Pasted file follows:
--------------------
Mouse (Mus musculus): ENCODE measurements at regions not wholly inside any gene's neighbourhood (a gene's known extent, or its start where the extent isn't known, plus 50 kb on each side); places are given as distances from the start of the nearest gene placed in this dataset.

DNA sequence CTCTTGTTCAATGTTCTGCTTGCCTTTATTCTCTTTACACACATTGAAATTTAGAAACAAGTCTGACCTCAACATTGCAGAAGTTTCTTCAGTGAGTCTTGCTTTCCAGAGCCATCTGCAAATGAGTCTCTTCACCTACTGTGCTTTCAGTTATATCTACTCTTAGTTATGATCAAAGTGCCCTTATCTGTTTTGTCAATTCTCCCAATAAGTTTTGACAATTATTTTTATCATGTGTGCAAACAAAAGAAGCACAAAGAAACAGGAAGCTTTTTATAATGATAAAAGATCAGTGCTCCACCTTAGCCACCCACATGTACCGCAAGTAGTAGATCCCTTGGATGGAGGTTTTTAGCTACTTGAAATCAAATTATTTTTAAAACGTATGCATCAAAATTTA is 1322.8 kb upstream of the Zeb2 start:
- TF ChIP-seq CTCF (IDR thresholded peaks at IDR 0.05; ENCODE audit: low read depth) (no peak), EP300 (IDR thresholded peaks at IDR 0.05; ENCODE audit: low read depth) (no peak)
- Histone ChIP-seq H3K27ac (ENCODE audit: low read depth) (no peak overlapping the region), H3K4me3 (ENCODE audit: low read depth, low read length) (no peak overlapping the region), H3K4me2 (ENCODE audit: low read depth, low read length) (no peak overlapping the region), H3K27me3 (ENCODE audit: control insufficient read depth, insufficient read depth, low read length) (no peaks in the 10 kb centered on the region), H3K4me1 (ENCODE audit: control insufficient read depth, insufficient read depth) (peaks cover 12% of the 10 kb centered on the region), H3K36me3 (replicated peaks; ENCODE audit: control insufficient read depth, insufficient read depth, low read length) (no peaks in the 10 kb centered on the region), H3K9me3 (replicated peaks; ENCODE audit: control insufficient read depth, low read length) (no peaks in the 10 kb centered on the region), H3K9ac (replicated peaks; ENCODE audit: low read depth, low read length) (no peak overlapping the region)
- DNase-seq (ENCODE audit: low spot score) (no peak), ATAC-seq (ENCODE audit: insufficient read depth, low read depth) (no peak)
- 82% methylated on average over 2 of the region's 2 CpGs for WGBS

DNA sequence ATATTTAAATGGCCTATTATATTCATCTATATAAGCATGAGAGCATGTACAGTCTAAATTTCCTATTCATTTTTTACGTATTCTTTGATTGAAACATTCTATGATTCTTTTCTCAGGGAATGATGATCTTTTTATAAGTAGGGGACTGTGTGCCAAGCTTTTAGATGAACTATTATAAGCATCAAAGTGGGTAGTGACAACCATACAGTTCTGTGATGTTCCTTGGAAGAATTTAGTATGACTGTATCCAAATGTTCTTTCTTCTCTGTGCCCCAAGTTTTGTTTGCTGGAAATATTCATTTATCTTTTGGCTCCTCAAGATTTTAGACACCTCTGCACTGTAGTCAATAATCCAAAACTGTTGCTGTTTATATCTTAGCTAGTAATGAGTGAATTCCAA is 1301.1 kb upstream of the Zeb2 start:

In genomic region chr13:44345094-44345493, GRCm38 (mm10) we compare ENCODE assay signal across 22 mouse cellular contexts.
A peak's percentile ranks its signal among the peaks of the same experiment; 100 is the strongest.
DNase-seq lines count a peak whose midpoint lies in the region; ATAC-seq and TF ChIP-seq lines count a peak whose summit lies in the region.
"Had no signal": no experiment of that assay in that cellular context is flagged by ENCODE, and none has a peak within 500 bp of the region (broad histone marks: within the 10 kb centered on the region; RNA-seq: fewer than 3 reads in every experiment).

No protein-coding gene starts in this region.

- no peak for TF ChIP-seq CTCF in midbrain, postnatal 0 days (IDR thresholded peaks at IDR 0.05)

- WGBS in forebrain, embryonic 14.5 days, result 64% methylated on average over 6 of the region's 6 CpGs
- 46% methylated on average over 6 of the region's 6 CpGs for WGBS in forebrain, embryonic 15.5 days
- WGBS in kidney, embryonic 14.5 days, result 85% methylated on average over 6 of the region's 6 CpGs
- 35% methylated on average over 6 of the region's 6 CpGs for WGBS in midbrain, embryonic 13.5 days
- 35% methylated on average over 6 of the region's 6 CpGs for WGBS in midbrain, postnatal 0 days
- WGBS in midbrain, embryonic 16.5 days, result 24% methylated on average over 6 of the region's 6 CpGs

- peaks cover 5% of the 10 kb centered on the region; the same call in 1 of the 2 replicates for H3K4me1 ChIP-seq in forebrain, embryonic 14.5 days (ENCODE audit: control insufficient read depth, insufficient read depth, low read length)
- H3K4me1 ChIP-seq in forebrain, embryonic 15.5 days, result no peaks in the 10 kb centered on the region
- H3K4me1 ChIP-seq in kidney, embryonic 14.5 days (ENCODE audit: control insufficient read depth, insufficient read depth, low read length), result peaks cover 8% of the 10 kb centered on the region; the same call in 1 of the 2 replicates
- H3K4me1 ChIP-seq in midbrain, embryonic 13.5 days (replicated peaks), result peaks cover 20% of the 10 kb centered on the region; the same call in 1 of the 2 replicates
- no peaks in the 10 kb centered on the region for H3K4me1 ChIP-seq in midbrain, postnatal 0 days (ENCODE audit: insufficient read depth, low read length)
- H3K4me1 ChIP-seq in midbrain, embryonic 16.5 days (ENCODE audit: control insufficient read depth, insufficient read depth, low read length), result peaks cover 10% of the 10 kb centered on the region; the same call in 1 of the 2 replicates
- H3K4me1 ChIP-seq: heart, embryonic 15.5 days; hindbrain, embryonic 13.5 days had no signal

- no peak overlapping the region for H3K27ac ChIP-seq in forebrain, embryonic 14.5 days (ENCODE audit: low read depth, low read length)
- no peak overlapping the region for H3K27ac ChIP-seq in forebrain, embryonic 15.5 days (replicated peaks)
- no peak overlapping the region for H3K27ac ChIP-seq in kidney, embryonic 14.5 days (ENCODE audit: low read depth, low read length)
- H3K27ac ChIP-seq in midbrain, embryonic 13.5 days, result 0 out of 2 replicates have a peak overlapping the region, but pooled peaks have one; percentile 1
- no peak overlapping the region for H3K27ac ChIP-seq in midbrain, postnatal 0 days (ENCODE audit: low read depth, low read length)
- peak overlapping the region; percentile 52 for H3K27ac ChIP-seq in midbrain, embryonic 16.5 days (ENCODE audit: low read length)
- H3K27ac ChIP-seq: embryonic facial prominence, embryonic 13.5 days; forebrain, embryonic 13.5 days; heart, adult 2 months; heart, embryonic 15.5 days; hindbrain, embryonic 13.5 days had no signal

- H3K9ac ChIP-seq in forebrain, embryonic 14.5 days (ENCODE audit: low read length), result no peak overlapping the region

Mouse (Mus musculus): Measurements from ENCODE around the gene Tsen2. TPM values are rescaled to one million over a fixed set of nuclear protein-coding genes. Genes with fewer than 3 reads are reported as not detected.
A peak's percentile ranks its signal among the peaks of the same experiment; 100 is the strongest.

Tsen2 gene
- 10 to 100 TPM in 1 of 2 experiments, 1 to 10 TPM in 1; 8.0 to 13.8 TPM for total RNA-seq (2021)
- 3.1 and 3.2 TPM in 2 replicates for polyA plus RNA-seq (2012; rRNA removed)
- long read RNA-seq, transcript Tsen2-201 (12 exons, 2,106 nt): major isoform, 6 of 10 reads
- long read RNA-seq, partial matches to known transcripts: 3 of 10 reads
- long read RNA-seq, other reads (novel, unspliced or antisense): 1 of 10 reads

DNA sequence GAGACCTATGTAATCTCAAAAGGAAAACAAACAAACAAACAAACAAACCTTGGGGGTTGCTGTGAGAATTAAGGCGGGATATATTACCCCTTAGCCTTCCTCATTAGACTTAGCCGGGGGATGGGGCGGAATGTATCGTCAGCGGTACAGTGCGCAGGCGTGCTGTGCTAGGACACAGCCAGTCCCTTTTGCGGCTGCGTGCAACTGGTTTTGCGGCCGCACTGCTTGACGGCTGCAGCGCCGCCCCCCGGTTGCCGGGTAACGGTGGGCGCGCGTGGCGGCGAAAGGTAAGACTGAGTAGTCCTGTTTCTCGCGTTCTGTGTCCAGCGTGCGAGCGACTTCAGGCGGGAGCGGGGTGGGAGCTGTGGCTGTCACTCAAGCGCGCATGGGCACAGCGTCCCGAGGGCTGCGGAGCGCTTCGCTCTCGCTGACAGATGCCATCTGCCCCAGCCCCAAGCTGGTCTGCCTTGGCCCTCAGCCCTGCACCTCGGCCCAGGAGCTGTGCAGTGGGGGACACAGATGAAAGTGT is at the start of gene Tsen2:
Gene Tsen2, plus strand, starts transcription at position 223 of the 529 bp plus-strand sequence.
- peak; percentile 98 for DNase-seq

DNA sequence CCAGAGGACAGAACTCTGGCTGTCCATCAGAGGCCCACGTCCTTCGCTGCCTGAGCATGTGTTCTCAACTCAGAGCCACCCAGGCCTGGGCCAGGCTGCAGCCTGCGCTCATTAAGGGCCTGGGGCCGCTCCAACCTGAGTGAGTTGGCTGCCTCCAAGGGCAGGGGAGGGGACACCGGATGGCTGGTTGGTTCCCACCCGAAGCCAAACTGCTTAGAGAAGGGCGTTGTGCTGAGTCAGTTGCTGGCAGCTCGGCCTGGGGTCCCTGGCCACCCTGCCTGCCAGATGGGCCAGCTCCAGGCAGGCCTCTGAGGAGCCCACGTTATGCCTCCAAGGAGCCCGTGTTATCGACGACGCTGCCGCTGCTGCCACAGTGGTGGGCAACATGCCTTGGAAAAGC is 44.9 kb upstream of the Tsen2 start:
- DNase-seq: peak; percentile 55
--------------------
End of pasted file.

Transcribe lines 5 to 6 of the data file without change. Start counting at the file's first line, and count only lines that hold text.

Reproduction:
- DNase-seq (ENCODE audit: low spot score) (no peak), ATAC-seq (ENCODE audit: insufficient read depth, low read depth) (no peak)
- 82% methylated on average over 2 of the region's 2 CpGs for WGBS